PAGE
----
Once across the BM, the rate at which amino acids are able to diffuse away will determine their gradients across the BM and thus exchanger and facilitated transfer across this membrane. This rate of diffusion between the external face of the BM and the fetal blood will be determined by the permeability of the stromal interstitium to amino acids, the junctions between endothelial cells and the endothelial glycocalyx [14].

Placental structure will be represented in our model by summary measures such as surface area of the exchange surfaces, volumes of the compartments, and capillary length [4]. This approach is favoured as it is considerably less complicated than modelling three dimensional placental structure in its complexity and summary measures can be determined experimentally using morphometric techniques to allow the validation of the model [15].

5. Maternal blood supply

The maternal uterine circulation delivers the amino acids that are transferred to the fetus by the placenta. Uterine blood flows through spiral arteries into the placental intervillous space where, as there is no maternal vasculature, it is in direct contact with fetal villi. After mixing within the intervillous space, maternal blood flows out through venous openings back into the uterine circulation. The localisation and number of spiral arteries and veins entering and leaving the placenta is not yet clear but will affect the flow and mixing of blood within the intervillous space [9]. It is likely that there are 30—40 spiral arteries per placenta, so one or two per lobule [16]. The number and localisation of uterine arteries and veins will determine blood flow within the lobule and clarification of this aspect of placental anatomy is of particular relevance to models of flow [17].

Blood entering the intervillous space must mix with the blood already present and the extent to which mixing occurs will affect the amino acid concentrations available for transport. It has been hypothesised that poor mixing, in circumstances such as preeclampsia, may impair transfer [16].

6. Fetal—placental blood supply

Fetal blood is delivered to the placenta via the umbilical arteries and nutrient enriched blood delivered back to the fetus by the umbilical vein. Fetal arteries and veins branch across the surface of the chorionic plate to, and from, each villous tree. Most placental lobules will have one villous tree while larger ones may have several [9].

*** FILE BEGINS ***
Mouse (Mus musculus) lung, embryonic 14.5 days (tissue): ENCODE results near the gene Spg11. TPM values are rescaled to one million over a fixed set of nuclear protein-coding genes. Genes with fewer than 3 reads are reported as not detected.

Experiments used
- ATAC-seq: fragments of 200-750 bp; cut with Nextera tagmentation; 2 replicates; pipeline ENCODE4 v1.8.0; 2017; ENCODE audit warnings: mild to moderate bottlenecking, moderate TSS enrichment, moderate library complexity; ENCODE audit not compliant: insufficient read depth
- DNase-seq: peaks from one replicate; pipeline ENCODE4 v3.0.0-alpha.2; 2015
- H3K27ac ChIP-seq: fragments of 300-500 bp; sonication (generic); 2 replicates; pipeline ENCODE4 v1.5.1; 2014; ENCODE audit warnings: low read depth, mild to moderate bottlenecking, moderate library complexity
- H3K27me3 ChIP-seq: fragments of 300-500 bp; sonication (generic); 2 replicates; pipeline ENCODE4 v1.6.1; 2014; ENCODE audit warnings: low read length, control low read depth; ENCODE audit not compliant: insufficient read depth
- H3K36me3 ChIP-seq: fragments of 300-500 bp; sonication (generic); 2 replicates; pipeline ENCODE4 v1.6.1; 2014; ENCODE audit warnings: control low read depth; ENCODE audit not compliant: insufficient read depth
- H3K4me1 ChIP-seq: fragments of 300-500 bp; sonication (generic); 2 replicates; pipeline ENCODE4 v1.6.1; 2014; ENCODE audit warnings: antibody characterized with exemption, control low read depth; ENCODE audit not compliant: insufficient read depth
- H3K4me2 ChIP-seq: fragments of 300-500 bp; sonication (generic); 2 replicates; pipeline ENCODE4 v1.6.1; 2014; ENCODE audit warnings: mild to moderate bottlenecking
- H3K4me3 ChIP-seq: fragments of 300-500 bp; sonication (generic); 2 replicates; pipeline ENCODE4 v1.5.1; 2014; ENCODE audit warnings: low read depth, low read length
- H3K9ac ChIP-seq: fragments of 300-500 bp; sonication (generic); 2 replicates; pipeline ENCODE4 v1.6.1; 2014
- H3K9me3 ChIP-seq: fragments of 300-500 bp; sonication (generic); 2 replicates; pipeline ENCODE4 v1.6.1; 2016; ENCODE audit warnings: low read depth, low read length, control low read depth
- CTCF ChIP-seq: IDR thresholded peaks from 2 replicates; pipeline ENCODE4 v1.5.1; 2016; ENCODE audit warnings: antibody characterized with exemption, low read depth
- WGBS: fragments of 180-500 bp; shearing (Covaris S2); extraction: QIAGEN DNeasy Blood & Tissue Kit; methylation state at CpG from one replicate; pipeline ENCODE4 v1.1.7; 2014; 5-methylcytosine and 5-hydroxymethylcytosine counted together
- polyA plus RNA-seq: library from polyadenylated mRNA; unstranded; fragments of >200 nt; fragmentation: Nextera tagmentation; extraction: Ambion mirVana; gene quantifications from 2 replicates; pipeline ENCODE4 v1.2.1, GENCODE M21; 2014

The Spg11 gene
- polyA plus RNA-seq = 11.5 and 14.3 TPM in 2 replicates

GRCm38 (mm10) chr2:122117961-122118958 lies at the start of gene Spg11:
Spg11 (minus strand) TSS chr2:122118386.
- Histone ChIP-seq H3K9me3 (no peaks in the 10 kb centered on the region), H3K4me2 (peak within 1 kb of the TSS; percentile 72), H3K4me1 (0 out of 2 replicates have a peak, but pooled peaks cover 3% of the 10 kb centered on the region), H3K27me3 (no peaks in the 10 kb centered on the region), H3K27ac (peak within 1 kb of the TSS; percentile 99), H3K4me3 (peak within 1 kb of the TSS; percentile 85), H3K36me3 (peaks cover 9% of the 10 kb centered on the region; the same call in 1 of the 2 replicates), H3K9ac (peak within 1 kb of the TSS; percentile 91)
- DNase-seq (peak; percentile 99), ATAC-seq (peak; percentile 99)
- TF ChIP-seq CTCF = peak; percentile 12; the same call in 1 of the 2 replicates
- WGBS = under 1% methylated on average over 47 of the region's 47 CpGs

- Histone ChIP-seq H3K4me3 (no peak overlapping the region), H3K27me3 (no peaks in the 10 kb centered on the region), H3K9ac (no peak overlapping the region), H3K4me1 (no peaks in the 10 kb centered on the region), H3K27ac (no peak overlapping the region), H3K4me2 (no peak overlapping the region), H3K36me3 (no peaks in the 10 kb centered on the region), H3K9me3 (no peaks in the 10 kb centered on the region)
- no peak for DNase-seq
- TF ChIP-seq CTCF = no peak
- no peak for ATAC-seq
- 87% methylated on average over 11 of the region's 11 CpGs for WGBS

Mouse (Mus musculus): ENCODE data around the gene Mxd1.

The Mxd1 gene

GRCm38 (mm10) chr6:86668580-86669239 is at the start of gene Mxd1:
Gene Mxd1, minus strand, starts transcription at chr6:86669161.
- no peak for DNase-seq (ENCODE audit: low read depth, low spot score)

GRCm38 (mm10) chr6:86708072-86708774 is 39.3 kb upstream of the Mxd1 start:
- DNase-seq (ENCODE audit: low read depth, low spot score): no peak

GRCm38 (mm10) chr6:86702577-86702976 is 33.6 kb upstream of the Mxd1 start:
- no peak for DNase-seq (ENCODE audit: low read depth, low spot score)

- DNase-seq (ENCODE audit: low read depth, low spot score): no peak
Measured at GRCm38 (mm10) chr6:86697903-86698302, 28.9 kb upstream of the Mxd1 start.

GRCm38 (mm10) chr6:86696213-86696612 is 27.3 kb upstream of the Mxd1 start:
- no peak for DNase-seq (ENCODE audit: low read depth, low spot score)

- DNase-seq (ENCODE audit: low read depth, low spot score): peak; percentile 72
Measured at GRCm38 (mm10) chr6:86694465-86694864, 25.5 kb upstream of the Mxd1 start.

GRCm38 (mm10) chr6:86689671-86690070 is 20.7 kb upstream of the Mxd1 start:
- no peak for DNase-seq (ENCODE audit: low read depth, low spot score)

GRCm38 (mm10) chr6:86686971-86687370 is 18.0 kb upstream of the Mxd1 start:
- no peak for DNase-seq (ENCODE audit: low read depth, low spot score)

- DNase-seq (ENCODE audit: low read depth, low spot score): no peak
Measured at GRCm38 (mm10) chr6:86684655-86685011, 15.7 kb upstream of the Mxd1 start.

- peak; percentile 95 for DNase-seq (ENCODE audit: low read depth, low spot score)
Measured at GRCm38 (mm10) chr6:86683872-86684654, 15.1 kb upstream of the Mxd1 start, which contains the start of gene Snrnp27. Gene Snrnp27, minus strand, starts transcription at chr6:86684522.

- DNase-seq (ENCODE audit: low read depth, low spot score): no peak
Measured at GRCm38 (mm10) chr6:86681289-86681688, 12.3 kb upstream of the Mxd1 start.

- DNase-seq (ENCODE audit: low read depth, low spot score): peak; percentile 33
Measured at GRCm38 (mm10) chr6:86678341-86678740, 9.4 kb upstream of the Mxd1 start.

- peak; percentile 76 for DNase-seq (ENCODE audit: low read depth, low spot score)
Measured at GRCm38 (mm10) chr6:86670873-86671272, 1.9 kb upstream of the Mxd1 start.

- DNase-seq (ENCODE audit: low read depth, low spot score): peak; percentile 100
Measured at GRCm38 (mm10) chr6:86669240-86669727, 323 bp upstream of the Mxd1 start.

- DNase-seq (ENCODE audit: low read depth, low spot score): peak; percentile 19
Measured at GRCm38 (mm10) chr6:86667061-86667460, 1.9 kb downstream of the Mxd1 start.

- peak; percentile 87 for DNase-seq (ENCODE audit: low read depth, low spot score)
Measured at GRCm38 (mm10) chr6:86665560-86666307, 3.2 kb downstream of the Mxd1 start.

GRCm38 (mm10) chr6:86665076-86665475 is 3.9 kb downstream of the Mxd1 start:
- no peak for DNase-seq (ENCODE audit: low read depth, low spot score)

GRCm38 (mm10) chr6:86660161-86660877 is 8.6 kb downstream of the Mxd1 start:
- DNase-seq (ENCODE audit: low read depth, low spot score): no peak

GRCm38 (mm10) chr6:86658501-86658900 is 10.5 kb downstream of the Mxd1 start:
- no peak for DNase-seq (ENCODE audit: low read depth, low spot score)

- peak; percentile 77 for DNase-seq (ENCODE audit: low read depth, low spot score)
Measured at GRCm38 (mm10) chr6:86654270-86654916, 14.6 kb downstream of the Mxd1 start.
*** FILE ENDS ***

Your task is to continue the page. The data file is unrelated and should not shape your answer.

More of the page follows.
Within the villous tree, stem and intermediate villi supply terminal villi which are thought to mediate the majority of exchange and form the greatest proportion of villi in the term placenta [15]. The extent to which the stem and intermediate villi participate in nutrient exchange is not clear but it is likely that such transfer would be less efficient, with longer diffusion distances.

7. Amino acid metabolism

The concentration gradients which determine the rate of transport of amino acids across MVM and the BM of the syncytio-trophoblast are affected by metabolism. While maternal diet provides the ultimate source of amino acids, the composition in maternal plasma will be determined by the mother's metabolism [18]. Similarly, amino acid concentrations in the umbilical arterial blood will be determined by fetal metabolism. Thus any change in maternal or fetal metabolic status may affect placental transport of amino acids.

Within the placenta there is inter-conversion of amino acids [19] and they are also utilised for protein synthesis, intermediary

metabolism, energy production and biosynthetic pathways. Interconversion of amino acids will alter the concentration gradients of two different amino acids, the one which is broken down and the one which is synthesised, while consumption will reduce the concentration of amino acids available for transfer. The effects of metabolism will particularly affect the activity of facilitated transporters and exchangers whose activity is directly determined by the concentration gradient.